A group of McGuireWoods real estate and zoning lawyers, land use planners and
government relations consultants released part one of a new
paper documenting the history of zoning and segregation in Virginia and the
legacy of systemic racism preserved by zoning.
According to the paper’s executive summary, many Virginia neighborhoods “are
more racially segregated today than they were 50 years ago.” Elected officials
and lawmakers used zoning through most of the 20th century as a governmental
tool to segregate African Americans. “Zoning continues to reinforce patterns of
segregation today despite the Fair Housing Act of 1968 prohibiting racial
discrimination in housing,” the authors noted. Housing segregation, in turn,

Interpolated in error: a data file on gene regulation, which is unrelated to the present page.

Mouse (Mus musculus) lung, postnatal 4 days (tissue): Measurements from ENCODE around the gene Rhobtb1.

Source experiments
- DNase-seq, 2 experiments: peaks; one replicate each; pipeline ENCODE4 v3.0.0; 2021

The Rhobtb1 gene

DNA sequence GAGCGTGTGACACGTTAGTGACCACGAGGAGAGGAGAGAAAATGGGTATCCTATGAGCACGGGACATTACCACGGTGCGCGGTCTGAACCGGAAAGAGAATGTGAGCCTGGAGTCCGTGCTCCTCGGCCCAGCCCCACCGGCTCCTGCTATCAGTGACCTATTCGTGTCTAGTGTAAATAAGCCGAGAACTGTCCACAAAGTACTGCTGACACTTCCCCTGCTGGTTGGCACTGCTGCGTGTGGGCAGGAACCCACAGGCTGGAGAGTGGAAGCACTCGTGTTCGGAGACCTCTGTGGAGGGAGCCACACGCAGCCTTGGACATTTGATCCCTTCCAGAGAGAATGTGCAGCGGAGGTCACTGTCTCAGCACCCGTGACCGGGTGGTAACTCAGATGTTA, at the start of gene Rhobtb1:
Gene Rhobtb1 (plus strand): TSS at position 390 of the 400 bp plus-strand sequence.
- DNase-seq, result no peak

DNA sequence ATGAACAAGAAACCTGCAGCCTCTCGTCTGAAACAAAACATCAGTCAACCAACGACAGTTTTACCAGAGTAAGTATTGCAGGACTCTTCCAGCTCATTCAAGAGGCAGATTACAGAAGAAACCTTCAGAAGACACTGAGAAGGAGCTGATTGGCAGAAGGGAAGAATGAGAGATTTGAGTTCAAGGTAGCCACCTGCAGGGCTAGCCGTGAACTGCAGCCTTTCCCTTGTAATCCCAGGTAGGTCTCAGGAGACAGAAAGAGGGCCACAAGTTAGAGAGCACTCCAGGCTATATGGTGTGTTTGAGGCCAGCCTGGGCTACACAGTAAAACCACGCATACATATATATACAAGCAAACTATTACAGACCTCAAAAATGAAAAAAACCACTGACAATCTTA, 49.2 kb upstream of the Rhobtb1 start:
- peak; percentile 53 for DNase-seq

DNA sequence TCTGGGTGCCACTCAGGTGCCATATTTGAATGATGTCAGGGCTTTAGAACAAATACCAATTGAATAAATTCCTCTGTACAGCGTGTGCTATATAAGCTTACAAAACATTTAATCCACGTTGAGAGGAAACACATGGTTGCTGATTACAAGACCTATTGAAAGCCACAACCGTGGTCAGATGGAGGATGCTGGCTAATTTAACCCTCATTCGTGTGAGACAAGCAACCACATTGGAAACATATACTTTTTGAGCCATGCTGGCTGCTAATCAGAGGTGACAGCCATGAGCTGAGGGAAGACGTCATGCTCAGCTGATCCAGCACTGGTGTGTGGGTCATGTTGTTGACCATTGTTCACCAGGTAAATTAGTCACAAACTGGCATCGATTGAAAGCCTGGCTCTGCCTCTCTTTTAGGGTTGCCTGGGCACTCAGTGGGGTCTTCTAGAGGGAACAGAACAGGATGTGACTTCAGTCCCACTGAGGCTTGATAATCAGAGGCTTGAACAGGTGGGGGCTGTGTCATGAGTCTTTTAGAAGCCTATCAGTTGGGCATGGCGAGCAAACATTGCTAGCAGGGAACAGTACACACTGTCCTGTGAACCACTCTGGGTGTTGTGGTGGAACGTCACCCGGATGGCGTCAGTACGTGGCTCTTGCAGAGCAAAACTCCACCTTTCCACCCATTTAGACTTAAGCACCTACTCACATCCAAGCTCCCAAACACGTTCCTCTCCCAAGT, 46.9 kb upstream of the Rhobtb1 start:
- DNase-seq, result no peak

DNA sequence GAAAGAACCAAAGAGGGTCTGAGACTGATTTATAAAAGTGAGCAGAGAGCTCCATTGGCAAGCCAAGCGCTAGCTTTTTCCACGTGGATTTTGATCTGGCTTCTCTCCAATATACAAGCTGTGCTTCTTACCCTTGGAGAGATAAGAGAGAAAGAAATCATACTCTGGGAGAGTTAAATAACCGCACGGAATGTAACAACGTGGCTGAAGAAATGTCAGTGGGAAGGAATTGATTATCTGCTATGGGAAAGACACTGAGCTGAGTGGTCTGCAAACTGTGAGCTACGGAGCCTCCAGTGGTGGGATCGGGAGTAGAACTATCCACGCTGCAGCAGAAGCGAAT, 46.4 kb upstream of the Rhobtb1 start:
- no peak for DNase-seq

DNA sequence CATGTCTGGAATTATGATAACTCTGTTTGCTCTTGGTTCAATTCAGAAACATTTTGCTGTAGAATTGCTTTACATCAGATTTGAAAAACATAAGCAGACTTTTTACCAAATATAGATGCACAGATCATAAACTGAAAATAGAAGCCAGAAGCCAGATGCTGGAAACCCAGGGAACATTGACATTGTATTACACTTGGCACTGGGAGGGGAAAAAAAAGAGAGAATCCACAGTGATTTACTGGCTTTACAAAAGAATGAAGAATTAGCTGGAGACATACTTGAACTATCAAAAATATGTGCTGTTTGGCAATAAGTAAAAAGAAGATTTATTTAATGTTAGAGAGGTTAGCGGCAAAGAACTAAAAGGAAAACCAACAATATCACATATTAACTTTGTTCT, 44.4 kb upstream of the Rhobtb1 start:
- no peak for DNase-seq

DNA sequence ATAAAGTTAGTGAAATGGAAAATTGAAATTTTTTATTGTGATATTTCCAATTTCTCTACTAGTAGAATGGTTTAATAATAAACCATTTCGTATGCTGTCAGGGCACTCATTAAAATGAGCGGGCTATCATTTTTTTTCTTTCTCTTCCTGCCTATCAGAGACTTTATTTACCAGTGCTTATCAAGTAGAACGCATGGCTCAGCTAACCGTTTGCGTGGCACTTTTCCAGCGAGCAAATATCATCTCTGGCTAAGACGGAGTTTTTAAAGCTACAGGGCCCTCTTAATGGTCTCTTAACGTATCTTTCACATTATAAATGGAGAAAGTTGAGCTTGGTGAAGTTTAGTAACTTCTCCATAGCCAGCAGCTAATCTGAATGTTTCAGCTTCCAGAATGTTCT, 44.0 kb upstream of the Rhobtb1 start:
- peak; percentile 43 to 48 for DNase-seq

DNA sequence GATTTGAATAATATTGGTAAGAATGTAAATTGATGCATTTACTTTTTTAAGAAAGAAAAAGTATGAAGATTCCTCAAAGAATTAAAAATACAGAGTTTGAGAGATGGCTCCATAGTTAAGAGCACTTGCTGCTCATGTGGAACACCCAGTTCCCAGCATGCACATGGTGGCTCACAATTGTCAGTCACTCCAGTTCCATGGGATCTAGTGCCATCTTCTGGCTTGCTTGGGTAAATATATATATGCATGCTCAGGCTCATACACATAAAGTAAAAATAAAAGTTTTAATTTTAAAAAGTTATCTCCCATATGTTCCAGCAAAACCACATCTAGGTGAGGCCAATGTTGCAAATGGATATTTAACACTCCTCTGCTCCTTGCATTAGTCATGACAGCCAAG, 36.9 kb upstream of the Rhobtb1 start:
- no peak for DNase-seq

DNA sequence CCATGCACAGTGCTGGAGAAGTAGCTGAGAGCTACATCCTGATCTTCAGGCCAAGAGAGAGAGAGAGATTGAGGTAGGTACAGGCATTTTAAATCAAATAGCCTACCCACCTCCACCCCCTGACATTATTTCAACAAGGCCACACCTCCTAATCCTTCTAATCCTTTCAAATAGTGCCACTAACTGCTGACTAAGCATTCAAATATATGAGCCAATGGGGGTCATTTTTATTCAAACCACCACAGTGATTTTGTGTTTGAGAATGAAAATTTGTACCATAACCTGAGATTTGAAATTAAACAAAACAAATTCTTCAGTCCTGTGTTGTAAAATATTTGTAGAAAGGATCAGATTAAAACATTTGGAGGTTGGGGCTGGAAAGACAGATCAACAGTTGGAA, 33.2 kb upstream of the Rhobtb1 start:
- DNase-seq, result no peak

affects education, job opportunities, family income, health and access to a
The McGuireWoods team — led by Tysons real estate and land use partner
Jonathan Rak and McGuireWoods Consulting senior advisor James Dyke — also
offered a call to action: Revise Virginia zoning and planning laws to increase
housing opportunities for all people throughout the state’s localities.
Appropriate reform, the team said, can occur without diminishing local
governments’ power to plan and zone.
For details, read “Zoning
and Segregation in Virginia: Part 1 – Why Virginia Needs a Study of Zoning Laws
and Their Connection to Segregation.”